Cybersecurity compliance is an increasingly important topic. Last week, the SEC brought charges against 32 individuals accused of insider trading; as Kristin Bartlett, M. Todd Scott, and Daniel Dunne of Orrick noted, the Commission “alleges that the hackers and traders made more than $100 million in illicit profits by hacking into embargoed non-public company information on the newswire services’ systems and trading on that information before it was publicly release.”
This is a continuation of the SEC’s increased emphasis this year on preventing cybercrime, and underscores the importance of both strong assessment and strategic response capabilities for organizations subject to SEC oversight. Today, we look at three specific areas for implementing those recommendations, even with modest infosec resources at your disposal.
Implement Early Assessment Capabilities
According to the Centre for Strategic and International Studies, cyberattacks are on track to cost 20% of the total economic value created by the Internet, primarily via fraud and espionage.
The cost of a data breach is a well-known statistic in the industry, and many security vendors cite the annual Ponemon Institute’s report for information as to what the potential damages for not securing against a compromise are. (For 2015, the average breach costs an organization $3.79 million.)
Accordingly, it’s important to prevent breaches as early as possible. The primary vector for 93% of all attacks is spear phishing; organizations who are bound by SOX, HIPAA, FedRamp, PCI-DSS, or any other of a number of regulatory requirements cannot afford to not have a robust, automated, and accurate spear phishing detection and prevention program in place.
Harden Against Privilege Escalation Attacks
The “prize” for most hackers who are engaged in spear phishing is a set of credentials — typically stolen via either malware embedded in a document file or through the use of a malicious link. Once stolen, those credentials are then used to move laterally within a network, and gain illicit access to sensitive data.
As with the pending SEC case from last week, Forbes notes that “key assets for organizations…usually include financial assets held in digital form (e.g., money or stocks), customer data, trading data and business strategy information (e.g., trading algorithms or strategic business plans).”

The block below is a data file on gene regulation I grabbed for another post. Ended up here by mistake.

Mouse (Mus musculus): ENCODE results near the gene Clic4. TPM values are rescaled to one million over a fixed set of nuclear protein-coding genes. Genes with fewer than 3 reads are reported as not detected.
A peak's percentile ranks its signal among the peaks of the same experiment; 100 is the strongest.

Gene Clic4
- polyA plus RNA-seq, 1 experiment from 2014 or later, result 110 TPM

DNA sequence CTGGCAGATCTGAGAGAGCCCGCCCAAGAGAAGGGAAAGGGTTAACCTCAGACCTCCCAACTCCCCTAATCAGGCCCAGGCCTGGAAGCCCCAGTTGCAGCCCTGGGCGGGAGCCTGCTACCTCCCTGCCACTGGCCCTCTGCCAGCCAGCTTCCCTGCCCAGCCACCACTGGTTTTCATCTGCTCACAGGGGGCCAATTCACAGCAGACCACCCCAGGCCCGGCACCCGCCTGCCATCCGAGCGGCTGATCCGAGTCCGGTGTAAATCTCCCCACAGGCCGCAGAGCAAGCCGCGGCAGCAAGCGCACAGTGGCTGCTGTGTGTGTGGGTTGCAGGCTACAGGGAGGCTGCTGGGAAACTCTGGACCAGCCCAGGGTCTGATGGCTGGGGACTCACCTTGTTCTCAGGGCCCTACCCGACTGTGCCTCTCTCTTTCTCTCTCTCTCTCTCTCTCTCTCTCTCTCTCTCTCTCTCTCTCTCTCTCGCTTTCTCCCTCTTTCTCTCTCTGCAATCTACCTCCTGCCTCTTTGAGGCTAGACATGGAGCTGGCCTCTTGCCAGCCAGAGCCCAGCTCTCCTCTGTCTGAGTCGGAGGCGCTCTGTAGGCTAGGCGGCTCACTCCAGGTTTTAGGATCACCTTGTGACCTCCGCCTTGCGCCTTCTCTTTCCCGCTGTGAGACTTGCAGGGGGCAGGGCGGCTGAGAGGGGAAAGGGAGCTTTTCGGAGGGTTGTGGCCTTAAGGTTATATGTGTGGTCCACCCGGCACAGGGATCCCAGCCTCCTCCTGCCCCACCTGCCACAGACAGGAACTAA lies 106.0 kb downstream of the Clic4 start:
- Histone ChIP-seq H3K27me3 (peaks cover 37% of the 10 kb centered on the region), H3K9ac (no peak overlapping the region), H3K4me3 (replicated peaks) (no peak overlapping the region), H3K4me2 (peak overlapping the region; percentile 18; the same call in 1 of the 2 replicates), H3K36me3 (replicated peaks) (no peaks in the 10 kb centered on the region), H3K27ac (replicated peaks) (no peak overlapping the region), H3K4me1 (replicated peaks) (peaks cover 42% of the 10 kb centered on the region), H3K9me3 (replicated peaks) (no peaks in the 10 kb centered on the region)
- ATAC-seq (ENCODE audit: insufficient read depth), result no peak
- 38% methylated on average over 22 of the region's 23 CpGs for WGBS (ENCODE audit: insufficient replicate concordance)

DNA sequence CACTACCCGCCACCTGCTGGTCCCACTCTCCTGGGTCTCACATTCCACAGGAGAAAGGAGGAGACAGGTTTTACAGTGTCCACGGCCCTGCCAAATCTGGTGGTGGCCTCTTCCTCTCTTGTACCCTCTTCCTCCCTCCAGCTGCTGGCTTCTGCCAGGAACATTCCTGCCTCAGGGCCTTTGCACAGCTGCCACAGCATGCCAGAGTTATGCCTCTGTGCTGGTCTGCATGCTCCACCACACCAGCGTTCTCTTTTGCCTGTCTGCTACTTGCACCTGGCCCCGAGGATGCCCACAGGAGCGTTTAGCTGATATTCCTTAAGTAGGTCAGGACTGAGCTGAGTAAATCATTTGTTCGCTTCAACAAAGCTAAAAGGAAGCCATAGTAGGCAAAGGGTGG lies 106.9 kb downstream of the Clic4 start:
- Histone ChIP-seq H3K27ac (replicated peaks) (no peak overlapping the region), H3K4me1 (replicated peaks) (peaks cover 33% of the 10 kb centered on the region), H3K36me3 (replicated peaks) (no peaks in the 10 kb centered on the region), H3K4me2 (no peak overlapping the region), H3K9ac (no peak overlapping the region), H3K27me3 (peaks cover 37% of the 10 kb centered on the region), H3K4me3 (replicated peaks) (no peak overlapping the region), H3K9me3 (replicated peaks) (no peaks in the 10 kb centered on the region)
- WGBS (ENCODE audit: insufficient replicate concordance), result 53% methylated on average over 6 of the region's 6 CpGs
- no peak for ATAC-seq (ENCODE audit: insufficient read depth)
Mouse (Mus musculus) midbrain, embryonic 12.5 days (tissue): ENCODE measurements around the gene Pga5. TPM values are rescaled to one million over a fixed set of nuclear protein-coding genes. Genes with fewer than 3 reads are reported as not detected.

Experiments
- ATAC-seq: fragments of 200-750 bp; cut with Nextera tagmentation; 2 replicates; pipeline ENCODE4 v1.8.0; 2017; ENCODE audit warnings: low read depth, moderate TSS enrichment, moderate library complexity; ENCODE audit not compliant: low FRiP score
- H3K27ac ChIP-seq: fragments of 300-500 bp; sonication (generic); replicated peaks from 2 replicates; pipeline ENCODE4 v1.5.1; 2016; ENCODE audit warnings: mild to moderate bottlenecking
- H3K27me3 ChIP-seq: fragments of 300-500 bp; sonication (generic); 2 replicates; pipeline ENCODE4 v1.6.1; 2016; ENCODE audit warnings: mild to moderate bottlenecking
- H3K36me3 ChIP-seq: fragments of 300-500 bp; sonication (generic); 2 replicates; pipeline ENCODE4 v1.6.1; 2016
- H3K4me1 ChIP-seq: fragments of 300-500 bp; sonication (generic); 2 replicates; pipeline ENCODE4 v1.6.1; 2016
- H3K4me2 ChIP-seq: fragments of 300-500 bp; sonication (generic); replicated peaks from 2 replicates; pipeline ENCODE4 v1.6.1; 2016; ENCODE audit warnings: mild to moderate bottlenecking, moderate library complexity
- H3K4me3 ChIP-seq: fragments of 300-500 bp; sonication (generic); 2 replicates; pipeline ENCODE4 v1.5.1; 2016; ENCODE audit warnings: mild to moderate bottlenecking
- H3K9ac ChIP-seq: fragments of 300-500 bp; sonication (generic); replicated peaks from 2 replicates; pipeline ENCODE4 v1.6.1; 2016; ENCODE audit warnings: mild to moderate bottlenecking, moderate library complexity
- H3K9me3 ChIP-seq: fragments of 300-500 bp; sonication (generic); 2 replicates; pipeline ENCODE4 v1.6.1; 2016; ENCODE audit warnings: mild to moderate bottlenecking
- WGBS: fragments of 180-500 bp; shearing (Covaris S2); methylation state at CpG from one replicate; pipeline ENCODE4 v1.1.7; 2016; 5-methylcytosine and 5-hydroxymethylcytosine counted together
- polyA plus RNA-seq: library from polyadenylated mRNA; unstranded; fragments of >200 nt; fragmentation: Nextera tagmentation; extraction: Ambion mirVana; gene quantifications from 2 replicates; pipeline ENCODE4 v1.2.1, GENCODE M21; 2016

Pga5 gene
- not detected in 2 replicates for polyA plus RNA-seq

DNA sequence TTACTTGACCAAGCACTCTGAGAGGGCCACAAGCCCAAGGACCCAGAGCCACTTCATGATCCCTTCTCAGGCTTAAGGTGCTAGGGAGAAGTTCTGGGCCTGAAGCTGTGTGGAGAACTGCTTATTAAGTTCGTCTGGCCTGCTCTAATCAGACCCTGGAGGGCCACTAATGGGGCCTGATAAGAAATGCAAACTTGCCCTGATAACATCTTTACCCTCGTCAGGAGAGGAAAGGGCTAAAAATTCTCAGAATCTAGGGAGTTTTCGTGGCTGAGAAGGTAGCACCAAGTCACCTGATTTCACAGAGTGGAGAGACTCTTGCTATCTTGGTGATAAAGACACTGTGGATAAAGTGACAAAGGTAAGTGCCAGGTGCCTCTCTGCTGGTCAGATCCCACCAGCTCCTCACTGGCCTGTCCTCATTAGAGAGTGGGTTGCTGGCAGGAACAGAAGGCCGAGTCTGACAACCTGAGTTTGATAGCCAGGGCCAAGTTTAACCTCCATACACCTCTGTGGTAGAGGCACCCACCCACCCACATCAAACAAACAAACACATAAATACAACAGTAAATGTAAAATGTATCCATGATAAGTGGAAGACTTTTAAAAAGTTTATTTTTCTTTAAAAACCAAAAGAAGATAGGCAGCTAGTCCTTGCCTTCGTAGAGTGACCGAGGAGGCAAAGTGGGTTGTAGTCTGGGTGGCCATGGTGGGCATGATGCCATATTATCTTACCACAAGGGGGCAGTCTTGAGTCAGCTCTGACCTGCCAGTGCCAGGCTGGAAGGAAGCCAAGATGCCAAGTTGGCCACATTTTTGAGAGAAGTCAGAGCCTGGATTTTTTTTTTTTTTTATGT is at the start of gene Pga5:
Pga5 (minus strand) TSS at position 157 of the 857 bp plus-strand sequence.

Security executives can defend against this kind of attack by extending their assessment tools beyond simple spear phishing detection. Credential theft is indicated by abnormal access patterns, either through suspicious login times, locations, or patterns of repeated access attempts, failures, and so on.
The sheer volume of authentication data makes this incredibly difficult to parse manually, but new technologies do exist which can identify these abnormalities automatically, and either alert security teams to their presence, or take automatic action to remediate them in realtime.
Ensure Robust Audit Tools are In Place
Finally, any security strategy implemented which can detect spear phishing and credential theft must be supplemented by strong, realtime, and comprehensive audit tools. Being able to demonstrate that your organization is meeting the specific requirements of the regulations which you are subject to both reduces the amount of manual work that is required to remain compliant, and also makes it significantly easier to show that appropriate measures are in place to avoid charges of negligence should a breach ever occur.
If you’re responsible for protecting your organization from highly targeted and motivated hackers, we’ve got you covered. Check out our free eBook, The CISO’s Guide to Spear Phishing Prevention, for insight, guidance, and a framework for ensuring that your company isn’t the next high profile data breach on the evening news.